Moscow reclaiming bragging rights over London for having Europe’s tallest building

November 2, 2012

Did you know?, International

Moscow reclaiming bragging rights over London for having Europe’s tallest building

The Moscow City complex with the Mercury City tower, right, is being constructed in Moscow, Russia, Thursday, Nov. 1, 2012. Moscow is reclaiming bragging rights for having Europe’s tallest building after losing the distinction for a few months to London. The mixed office and residential tower called Mercury City has topped out at 338 meters (1,109 feet), officials of its development company said Thursday.

Associated Press

MOSCOW— Moscow is reclaiming bragging rights for having Europe’s tallest building after losing the distinction for a few months to London. The mixed office and residential tower called Mercury City has topped out at 338 meters (1,109 feet), officials of its development company said Thursday.

The tower, sheathed in copper-colored glass, actually became Europe’s tallest in September, while still under construction, when it exceeded London’s 310-meter (1,017-foot) Shard, according to the construction information company Emporis.

Mercury City’s reign is likely to be almost as short. It’s next-door to the under-construction Federation Tower, which is to reach 506 meters (1,660 feet) when it’s completed next year.

Both are in a sprawling development called Moscow City that also holds two other buildings that once were Europe’s tallest. The complex is an eye-catching demonstration of Moscow’s transformation from drab shabbiness to swaggering prosperity, driven largely by oil and natural gas revenues.

Mercury City “distinctly shows the activity of Russian business … it demonstrates that all of Russia is on a level with countries of the eurozone, continuing its planned development and moving forward,” Igor Kesayev, director of the Mercury company, was quoted as saying by the news agency Interfax. But competing with European countries for tallest building is playing in the minor leagues. There are nearly 60 buildings in North America, Asia and the Middle East that are taller, topped by Dubai’s Burj Khalifa — about 2.5 times taller than Mercury city at 828 meters (2,717 feet).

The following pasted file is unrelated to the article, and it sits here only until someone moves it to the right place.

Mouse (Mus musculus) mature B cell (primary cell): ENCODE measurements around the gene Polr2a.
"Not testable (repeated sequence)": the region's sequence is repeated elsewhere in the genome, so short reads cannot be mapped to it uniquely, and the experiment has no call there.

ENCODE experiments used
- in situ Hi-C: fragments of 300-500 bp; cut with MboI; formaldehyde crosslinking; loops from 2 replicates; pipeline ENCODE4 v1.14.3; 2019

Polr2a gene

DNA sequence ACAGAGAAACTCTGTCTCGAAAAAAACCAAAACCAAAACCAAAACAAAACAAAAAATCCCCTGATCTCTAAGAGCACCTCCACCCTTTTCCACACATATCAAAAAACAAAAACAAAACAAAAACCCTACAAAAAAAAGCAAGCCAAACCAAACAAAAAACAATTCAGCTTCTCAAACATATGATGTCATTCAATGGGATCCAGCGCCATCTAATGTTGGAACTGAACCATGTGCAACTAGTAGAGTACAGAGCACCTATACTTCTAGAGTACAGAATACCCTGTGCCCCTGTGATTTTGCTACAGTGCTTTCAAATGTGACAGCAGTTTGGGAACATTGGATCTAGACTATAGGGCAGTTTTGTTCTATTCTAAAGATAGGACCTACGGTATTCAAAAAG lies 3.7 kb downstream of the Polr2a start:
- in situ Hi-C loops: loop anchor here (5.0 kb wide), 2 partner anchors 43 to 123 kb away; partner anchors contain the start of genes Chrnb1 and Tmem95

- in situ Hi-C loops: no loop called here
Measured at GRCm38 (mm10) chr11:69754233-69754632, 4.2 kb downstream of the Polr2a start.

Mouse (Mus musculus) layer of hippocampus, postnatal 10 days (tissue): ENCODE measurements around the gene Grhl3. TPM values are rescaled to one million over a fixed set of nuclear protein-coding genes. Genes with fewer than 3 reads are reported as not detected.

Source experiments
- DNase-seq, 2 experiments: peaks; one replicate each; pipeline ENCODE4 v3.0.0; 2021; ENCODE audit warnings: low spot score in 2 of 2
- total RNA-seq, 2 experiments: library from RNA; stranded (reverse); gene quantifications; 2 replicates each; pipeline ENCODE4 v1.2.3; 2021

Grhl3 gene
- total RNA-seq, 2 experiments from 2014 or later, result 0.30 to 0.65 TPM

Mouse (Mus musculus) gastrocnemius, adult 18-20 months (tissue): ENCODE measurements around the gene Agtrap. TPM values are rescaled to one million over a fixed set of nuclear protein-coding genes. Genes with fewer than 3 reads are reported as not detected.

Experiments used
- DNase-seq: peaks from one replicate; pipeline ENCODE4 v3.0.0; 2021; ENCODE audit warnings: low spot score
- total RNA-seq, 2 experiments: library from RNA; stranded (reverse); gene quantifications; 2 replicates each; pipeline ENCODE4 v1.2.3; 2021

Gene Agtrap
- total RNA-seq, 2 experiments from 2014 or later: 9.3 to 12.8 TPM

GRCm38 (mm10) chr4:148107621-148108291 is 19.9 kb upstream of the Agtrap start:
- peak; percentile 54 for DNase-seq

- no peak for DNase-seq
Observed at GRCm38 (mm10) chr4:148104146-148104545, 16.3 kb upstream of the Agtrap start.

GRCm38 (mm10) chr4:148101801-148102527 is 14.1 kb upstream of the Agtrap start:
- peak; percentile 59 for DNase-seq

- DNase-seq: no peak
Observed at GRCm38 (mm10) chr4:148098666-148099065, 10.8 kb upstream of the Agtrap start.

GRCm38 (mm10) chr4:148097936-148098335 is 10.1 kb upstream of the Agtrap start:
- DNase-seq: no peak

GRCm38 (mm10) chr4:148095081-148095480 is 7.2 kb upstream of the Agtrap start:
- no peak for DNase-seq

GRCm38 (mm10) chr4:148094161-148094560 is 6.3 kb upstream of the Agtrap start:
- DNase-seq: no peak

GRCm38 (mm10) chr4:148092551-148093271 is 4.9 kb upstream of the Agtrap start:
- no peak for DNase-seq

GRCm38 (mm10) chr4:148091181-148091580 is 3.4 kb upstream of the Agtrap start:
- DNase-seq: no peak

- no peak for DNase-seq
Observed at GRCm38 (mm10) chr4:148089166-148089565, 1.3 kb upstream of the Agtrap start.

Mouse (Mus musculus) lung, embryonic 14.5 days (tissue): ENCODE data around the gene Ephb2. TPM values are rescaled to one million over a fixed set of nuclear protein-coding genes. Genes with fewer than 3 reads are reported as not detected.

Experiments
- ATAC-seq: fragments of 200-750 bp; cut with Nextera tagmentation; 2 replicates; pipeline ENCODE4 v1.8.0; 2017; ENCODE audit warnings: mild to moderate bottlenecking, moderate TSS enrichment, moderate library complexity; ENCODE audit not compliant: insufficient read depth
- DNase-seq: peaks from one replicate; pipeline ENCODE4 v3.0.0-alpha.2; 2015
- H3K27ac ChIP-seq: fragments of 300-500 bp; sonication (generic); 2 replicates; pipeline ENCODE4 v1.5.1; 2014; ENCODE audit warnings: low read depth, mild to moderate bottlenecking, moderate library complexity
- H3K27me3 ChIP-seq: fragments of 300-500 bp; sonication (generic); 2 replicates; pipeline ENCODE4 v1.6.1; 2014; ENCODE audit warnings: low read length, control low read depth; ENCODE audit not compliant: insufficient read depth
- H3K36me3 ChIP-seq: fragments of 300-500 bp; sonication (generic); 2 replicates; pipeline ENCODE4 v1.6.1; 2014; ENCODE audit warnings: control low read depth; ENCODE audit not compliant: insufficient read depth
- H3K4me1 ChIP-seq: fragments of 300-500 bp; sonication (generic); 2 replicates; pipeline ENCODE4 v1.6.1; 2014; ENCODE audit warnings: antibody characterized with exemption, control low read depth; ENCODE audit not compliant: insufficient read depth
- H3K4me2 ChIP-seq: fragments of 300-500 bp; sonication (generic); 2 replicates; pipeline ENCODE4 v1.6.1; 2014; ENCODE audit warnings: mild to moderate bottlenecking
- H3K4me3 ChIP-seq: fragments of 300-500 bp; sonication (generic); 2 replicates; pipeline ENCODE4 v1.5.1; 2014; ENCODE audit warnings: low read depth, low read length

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Video: Moscow reclaims Europe’s tallest building

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Video: The Shard -London’s tallest building
72 floors, Antenna spire 309.6 m (1,016 ft)/Roof 304.1 m (998 ft)

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Video: The view from the Shard, London

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World’s existing tallest buildings

Some other tall buildings around the world

Atlanta, Georgia- Bank of America Plaza 55 floors, 317 m (1,040 ft)

Boston, Massachusetts– Hancock Place 60 floors, 240 m (790 ft)

Charlotte, North Carolina– Bank of America Corporate Center 60 floors, 265 m (871 ft)

Frankfurt, Germany– Commerzbank Tower 56 floors, 259 m (850 ft)

Johannesburg, Gauteng, South Africa– Carlton Centre 50 floors, 223 m (732 ft)

Istanbul, Turkey– Sapphire of Istanbul 54 floors, 261 m (856 ft)

Houston, Texas– JPMorgan Chase Tower 75 floors, 305 m (1,002.0 ft)

Los Angeles, California– U.S. Bank Tower 73 floors, 310 m (1,018 ft)

Madrid, Spain– Torre Caja Madrid 45 floors, 250 m (820 ft)

Melbourne, Victoria, Australia 91 floors,  297 m (975 ft)

Miami, Florida– Four Seasons Hotel Miami 64 floors 240 m (789 ft)

Milan, Italy– Garibaldi Tower 32 floors, 231 m (758 ft)

New York City, New York– One World Trade Center 104 floors, 541 m (1,776 ft) under construction

Paris, France– Tour First 56 floors, 231 m (758 ft)

Santiago, Chile– The Gran Torre Santiago 63 floors, 300 m (984 ft) under construction

São Paulo, Brazil– Company Business Towers floors, 189 m (620 ft) under construction

Seattle, Washington Columbia Center 76 floors, 284 m (933 ft)

Surfers Paradise, Australia– Q1  78 floors, 322.5 m (1,058 ft)

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